Va. gov.: Tax hike off the table to cover shortfall
by Amanda Iacone, WTOP.com
WASHINGTON — A budget crunch in Virginia will not lead to new or higher taxes and won't halt improvements along the Interstate 95 and 66 corridors, Gov. Terry McAuliffe said Wednesday.
The state faces a budget shortfall of up to $1.5 billion because of lower than expected income tax and sales tax revenue. McAuliffe has proposed halting scheduled pay raises for teachers and state employees and tapping the state's Rainy Day Fund to close the funding gap. State legislators won't decide until this winter how to address the gap.
But McAuliffe said the option of a tax increase or even new a new tax was off the table.
McAuliffe said the underlying economy is strong and the state continues to add jobs and to attract employers that are hiring. However as older workers retire from higher paying jobs, they are replaced with younger, less experienced workers who earn less money and pay less taxes.
"All states are having to deal with this issue," he said.
Education changes will be the key to a secure economic future for the state. But students must graduate with the skills needed by technology companies — businesses that have thousands of openings in Virginia today, he said.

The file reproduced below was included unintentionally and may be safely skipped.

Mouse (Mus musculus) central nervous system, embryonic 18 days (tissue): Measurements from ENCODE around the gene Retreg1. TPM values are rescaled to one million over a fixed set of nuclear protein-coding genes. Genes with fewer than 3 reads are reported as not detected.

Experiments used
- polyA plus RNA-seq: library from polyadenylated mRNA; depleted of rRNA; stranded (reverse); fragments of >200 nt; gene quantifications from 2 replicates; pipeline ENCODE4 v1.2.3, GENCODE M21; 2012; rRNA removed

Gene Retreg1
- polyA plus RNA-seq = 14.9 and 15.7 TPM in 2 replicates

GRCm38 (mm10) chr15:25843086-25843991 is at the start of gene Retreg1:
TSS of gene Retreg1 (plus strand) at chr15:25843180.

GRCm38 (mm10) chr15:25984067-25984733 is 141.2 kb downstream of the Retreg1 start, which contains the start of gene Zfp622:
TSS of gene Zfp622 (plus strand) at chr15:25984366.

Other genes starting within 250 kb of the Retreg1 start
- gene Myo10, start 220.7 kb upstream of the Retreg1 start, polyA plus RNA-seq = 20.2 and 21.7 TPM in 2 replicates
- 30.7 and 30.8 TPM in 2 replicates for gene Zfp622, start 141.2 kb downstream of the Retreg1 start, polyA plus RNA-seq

Last year lawmakers agreed to increase public education funding by $1 billion and to redesign public high schools to allow students to train earlier for modern technology-focused jobs. And that new money won't be touched, the governor said.
"It is my top priority to preserve our education funding," he said.
McAuliffe also said that recently announced road projects in Northern Virginia will not be affected by any belt-tightening. Bids should be awarded later this year to add tolled express lanes along Interstate 66 west of the Capital Beltway. An extension of similar express lanes on Interstate 95 in Stafford County is already under construction.
Teachers and state employees could still receive a pay raise if the state's tax revenues stabilize, McAuliffe said.
He said Congress should pass legislation that would allow states to collect taxes from goods sold on the internet, which could provide an extra $250 to $300 million in revenue a year to Virginia.
And he again suggested that the state should take advantage of federal funding to expand the state's Medicaid program to more Virginians. The money would trickle through the state's economy and support jobs at hospitals and other health care related employers.
But Republican leaders in the General Assembly have repeatedly rejected that idea, fearing that the state would eventually have to pick up the full cost of the expanded health care service.
McAuliffe said the state is working with cities and counties and local boards of elections to ensure that voter registration data and even vote reporting systems are secure from hackers ahead of the Nov. 8 election.
"We're on top of this," he said.
He said hackers are constantly trying to access data from the state and businesses located in Virginia and that the threat is real.
"You bet you should be concerned. Everybody should be concerned."
A state pilot program will review localities' cyber protections. "It is my goal to have all of our cities and counties in Virginia to the level that we're having the ultimate protection," he said.